- Any flooded food items should be discarded unless they are in undamaged cans or commercially sealed glass jars. Sanitize the container before opening it.
- Sanitize pots, pans, utensils, dishes, glassware and other items you intend to keep.
- The Red Cross can provide you with a cleanup kit: mop, broom, bucket, and cleaning supplies.
- Contact your insurance agent to discuss claims. Document all losses and damages by taking photos first, or making a list, and then begin immediately removing all flood damaged personal property.
- Before making permanent repairs to your home; such as drywall, structural components, electrical systems or plumbing -- make sure you get the proper permits from your local community or county permitting officials.
- If you hire cleanup or repair contractors, be sure they are qualified to do the job. Beware of people who drive through neighborhoods offering help in cleaning up or repairing your home. Check references.
- When cleaning up after a flood, we want residents to take the necessary precautions to ensure they are returning to a healthy indoor environment. You have suffered enough from the storms and floods.
Town of Camp Verde Public Works: 928-554-0824
Yavapai County Flood Control: 928-649-6222
For the Future:
A family disaster plan that sets forth what you and your family need to do to prepare and respond to all types of hazards.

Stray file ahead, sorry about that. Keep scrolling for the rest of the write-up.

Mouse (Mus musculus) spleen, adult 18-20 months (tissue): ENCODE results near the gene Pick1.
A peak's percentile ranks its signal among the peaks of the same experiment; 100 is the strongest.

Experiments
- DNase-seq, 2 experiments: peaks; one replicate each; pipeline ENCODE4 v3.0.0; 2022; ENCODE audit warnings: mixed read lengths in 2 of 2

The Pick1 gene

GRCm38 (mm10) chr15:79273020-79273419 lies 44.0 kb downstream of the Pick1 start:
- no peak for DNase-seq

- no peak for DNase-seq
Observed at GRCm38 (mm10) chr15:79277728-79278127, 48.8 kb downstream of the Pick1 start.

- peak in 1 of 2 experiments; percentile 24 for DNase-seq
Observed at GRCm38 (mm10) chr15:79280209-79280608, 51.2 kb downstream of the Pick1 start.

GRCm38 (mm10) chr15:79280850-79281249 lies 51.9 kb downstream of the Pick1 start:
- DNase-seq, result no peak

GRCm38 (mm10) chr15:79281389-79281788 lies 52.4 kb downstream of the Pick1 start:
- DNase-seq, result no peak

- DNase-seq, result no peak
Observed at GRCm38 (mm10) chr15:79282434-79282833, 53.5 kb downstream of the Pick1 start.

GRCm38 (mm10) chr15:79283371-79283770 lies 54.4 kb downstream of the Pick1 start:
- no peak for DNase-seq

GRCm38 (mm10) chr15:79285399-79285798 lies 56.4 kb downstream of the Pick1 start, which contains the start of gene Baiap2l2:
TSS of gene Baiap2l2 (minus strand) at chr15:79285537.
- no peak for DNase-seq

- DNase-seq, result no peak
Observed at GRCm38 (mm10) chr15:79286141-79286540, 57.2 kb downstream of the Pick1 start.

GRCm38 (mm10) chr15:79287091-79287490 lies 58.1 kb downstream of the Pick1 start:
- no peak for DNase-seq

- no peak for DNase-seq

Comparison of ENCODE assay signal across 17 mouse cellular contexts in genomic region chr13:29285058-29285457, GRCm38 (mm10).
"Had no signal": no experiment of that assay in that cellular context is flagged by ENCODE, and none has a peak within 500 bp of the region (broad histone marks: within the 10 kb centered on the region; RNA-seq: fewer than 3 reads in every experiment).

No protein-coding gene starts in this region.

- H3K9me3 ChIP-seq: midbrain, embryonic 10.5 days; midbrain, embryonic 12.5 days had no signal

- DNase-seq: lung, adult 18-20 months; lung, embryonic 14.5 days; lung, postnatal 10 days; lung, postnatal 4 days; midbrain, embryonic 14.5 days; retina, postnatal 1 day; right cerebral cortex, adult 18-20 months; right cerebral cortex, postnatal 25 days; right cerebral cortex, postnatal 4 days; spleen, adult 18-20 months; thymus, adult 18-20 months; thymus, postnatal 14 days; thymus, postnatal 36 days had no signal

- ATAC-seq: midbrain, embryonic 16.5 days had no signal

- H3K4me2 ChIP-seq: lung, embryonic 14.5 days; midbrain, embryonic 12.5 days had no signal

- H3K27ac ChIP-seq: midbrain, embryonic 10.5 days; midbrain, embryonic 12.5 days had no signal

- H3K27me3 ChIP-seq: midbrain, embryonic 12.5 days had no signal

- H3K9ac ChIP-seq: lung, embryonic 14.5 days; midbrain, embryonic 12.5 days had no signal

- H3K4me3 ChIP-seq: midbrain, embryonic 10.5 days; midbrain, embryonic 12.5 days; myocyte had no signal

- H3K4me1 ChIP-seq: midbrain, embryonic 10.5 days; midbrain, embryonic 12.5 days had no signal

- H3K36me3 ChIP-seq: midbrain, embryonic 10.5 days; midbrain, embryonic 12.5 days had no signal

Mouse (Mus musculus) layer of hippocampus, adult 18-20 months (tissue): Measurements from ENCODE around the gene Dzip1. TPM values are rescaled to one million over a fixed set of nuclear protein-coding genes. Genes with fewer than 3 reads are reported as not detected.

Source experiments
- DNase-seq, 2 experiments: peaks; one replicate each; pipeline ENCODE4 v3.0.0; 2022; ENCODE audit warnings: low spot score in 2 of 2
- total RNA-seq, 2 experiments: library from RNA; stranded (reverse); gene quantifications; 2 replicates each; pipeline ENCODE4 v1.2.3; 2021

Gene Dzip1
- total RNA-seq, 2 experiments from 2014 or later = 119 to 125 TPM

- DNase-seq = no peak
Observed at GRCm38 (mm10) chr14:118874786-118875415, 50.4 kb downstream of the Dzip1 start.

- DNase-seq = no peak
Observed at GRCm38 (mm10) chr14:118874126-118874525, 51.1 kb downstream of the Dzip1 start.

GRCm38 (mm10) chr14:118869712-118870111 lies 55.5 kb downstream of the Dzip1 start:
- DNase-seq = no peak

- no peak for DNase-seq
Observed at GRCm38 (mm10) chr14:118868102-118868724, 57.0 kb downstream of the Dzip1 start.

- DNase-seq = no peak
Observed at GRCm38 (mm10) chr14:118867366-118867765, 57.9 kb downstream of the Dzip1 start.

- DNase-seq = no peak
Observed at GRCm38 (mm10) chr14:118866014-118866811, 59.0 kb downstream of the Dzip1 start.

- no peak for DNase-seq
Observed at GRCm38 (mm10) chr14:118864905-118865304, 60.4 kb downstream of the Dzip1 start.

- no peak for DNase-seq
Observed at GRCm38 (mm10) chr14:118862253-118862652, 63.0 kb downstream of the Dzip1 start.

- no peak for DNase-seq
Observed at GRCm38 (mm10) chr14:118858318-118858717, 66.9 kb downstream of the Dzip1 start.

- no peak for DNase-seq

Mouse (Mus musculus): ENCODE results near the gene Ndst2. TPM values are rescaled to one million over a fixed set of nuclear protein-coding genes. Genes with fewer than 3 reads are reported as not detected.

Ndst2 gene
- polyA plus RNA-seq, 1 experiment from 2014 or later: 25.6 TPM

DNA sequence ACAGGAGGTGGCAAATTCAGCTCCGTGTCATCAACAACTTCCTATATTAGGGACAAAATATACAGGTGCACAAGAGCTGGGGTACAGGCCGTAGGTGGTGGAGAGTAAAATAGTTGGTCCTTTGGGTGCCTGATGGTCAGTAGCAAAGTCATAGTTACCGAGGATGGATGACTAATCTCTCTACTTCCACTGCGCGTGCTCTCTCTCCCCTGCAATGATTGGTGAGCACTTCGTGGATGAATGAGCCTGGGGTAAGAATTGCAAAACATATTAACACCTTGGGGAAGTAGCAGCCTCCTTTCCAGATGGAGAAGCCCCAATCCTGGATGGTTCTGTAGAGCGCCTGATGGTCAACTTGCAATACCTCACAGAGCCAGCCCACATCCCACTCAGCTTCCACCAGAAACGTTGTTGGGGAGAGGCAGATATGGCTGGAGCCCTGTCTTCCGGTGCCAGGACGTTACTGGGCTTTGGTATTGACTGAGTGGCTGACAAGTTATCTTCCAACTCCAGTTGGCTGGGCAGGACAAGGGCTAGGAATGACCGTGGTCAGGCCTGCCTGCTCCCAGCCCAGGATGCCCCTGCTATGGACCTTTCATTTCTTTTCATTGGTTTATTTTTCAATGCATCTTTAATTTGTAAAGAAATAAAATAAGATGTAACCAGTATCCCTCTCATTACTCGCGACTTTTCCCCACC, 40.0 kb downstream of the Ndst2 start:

A disaster supplies kit filled with items you would need to sustain you and your family for at least three days, maybe more.
Install "check valves" in sewer traps to prevent flood water from backing up into the drains of your home.
If you must prepare to evacuate, you should do the following: secure your home; turn off utilities at the main switches or valves and disconnect electrical appliances (do not touch electrical equipment if you are wet or standing in water).
Check with local officials for more information on preparedness, safety, and recovery from a flood.
A flood can cause emotional and physical stress. You need to look after yourself and your family as you focus on cleanup and repair.
Rest often and eat well.
Keep a manageable schedule. Make a list and do jobs one at a time.
Discuss your concerns with others and seek help.